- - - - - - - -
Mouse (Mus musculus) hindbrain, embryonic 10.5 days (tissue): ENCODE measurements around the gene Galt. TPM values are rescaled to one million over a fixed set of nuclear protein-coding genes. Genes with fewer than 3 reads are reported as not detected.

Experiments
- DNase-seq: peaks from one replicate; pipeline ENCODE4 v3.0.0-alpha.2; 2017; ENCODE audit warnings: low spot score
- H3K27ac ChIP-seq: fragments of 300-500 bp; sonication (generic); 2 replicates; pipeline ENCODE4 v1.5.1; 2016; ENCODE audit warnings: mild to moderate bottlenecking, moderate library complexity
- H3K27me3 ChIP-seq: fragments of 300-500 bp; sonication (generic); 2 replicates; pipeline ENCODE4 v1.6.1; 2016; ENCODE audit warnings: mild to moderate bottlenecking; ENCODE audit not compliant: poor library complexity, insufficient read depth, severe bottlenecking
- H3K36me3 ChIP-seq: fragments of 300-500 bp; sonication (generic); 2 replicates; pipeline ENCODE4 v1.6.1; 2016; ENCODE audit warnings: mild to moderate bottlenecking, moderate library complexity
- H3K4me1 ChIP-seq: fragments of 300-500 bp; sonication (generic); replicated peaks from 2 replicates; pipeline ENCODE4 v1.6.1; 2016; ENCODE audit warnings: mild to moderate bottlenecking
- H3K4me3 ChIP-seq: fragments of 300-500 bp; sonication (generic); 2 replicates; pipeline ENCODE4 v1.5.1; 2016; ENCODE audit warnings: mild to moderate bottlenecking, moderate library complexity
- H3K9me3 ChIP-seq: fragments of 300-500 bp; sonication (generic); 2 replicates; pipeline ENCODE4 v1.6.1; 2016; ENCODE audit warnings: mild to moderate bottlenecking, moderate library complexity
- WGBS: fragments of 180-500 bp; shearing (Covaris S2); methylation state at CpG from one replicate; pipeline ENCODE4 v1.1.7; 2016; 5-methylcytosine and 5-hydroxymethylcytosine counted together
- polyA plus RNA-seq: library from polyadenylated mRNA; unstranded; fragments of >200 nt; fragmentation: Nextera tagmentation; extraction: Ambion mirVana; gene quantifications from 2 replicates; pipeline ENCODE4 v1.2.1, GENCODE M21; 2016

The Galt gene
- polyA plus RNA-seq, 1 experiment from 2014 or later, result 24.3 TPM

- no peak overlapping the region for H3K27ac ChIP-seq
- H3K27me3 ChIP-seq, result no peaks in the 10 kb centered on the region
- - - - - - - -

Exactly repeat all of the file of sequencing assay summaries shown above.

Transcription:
Mouse (Mus musculus) hindbrain, embryonic 10.5 days (tissue): ENCODE measurements around the gene Galt. TPM values are rescaled to one million over a fixed set of nuclear protein-coding genes. Genes with fewer than 3 reads are reported as not detected.

Experiments
- DNase-seq: peaks from one replicate; pipeline ENCODE4 v3.0.0-alpha.2; 2017; ENCODE audit warnings: low spot score
- H3K27ac ChIP-seq: fragments of 300-500 bp; sonication (generic); 2 replicates; pipeline ENCODE4 v1.5.1; 2016; ENCODE audit warnings: mild to moderate bottlenecking, moderate library complexity
- H3K27me3 ChIP-seq: fragments of 300-500 bp; sonication (generic); 2 replicates; pipeline ENCODE4 v1.6.1; 2016; ENCODE audit warnings: mild to moderate bottlenecking; ENCODE audit not compliant: poor library complexity, insufficient read depth, severe bottlenecking
- H3K36me3 ChIP-seq: fragments of 300-500 bp; sonication (generic); 2 replicates; pipeline ENCODE4 v1.6.1; 2016; ENCODE audit warnings: mild to moderate bottlenecking, moderate library complexity
- H3K4me1 ChIP-seq: fragments of 300-500 bp; sonication (generic); replicated peaks from 2 replicates; pipeline ENCODE4 v1.6.1; 2016; ENCODE audit warnings: mild to moderate bottlenecking
- H3K4me3 ChIP-seq: fragments of 300-500 bp; sonication (generic); 2 replicates; pipeline ENCODE4 v1.5.1; 2016; ENCODE audit warnings: mild to moderate bottlenecking, moderate library complexity
- H3K9me3 ChIP-seq: fragments of 300-500 bp; sonication (generic); 2 replicates; pipeline ENCODE4 v1.6.1; 2016; ENCODE audit warnings: mild to moderate bottlenecking, moderate library complexity
- WGBS: fragments of 180-500 bp; shearing (Covaris S2); methylation state at CpG from one replicate; pipeline ENCODE4 v1.1.7; 2016; 5-methylcytosine and 5-hydroxymethylcytosine counted together
- polyA plus RNA-seq: library from polyadenylated mRNA; unstranded; fragments of >200 nt; fragmentation: Nextera tagmentation; extraction: Ambion mirVana; gene quantifications from 2 replicates; pipeline ENCODE4 v1.2.1, GENCODE M21; 2016

The Galt gene
- polyA plus RNA-seq, 1 experiment from 2014 or later, result 24.3 TPM

- no peak overlapping the region for H3K27ac ChIP-seq
- H3K27me3 ChIP-seq, result no peaks in the 10 kb centered on the region